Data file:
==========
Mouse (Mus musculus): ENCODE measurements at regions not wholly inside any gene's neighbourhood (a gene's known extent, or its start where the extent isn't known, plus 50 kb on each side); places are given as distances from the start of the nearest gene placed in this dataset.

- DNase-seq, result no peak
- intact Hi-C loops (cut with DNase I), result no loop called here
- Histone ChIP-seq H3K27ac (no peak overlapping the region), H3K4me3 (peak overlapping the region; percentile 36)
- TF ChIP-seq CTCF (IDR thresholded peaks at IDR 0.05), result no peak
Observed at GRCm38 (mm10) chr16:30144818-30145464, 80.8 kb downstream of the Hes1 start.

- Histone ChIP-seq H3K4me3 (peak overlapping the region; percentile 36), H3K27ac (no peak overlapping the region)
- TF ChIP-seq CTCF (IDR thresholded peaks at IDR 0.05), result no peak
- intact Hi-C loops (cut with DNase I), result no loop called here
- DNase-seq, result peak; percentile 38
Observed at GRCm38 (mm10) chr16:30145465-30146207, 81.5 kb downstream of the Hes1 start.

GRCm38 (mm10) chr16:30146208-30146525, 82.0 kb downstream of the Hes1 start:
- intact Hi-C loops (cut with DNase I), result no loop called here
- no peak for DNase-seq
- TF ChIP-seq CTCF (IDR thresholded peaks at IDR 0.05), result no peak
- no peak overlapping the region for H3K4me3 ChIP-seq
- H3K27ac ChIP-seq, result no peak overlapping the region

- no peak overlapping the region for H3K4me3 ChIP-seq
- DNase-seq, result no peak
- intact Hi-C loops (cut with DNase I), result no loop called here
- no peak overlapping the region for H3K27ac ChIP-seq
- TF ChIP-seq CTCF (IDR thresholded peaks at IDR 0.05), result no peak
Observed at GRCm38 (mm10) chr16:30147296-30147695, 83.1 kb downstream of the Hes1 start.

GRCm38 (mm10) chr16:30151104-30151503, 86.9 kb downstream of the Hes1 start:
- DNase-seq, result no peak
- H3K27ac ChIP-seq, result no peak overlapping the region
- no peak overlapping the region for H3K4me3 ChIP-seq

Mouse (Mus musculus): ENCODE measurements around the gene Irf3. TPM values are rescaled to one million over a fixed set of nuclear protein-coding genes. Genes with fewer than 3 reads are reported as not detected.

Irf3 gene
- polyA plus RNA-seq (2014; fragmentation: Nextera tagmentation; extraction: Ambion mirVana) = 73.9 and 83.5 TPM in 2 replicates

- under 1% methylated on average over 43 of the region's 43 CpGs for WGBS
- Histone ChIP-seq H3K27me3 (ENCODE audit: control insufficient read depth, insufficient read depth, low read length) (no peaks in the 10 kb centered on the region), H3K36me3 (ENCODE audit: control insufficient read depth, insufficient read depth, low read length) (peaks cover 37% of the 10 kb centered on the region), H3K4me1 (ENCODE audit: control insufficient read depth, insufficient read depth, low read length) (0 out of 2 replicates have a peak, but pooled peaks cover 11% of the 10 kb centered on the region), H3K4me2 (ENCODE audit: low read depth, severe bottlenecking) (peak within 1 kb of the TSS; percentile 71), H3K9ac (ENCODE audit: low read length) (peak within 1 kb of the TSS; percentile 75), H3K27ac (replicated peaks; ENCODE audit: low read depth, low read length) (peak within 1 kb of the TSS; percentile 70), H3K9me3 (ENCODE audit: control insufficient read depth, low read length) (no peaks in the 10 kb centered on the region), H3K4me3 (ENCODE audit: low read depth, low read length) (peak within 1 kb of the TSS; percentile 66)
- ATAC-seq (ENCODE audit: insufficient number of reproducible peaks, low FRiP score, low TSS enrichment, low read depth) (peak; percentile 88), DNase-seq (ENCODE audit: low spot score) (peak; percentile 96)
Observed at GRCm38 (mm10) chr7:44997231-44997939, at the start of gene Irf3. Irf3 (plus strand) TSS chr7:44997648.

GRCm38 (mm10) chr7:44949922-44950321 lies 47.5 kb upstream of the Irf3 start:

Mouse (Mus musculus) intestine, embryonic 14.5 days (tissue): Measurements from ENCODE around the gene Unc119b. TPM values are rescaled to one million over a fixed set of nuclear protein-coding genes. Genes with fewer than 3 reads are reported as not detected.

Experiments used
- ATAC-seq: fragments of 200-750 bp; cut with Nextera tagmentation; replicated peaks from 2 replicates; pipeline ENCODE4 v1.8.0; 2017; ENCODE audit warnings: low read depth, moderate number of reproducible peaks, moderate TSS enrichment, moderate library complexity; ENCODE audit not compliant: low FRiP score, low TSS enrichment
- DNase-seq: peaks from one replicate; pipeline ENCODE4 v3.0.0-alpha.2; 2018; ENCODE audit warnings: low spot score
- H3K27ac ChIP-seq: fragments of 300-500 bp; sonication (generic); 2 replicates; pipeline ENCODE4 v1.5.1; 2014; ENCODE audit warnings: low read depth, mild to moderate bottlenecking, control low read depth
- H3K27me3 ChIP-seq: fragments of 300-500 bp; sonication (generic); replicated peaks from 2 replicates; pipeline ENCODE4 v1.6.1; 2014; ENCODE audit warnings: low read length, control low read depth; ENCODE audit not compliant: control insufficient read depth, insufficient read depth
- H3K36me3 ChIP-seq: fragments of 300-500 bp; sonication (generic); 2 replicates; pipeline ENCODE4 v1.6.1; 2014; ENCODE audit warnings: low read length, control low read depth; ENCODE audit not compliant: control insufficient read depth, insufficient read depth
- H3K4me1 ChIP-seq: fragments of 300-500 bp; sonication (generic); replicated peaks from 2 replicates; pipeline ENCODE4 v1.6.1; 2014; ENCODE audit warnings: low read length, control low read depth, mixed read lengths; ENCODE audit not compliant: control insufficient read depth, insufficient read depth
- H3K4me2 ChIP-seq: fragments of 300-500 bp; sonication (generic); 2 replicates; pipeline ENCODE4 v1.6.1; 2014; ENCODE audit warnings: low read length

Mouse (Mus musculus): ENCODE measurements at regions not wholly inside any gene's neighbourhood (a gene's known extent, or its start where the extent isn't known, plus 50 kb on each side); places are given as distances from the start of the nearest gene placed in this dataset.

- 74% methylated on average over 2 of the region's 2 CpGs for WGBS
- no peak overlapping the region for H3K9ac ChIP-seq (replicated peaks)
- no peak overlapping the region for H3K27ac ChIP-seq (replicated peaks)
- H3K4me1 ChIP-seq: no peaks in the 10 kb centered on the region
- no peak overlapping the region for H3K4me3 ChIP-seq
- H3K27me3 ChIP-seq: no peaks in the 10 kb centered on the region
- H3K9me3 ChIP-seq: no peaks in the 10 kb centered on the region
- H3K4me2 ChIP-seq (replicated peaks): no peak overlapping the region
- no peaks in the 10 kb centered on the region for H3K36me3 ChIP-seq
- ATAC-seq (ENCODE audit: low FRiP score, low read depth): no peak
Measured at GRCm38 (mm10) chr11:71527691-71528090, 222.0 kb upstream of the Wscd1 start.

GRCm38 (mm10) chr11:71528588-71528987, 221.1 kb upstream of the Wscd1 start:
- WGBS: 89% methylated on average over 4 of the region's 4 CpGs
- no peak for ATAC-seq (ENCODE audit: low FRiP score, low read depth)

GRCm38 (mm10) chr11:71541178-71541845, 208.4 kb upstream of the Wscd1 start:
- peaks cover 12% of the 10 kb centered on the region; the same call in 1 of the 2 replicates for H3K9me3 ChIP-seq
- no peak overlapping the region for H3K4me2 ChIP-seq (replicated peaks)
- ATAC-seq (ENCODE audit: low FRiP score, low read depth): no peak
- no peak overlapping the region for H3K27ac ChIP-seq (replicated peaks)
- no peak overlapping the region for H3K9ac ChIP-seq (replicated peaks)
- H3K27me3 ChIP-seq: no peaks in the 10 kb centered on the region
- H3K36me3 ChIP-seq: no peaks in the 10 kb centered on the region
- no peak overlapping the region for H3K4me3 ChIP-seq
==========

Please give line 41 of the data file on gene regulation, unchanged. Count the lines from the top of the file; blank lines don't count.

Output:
- H3K27me3 ChIP-seq: fragments of 300-500 bp; sonication (generic); replicated peaks from 2 replicates; pipeline ENCODE4 v1.6.1; 2014; ENCODE audit warnings: low read length, control low read depth; ENCODE audit not compliant: control insufficient read depth, insufficient read depth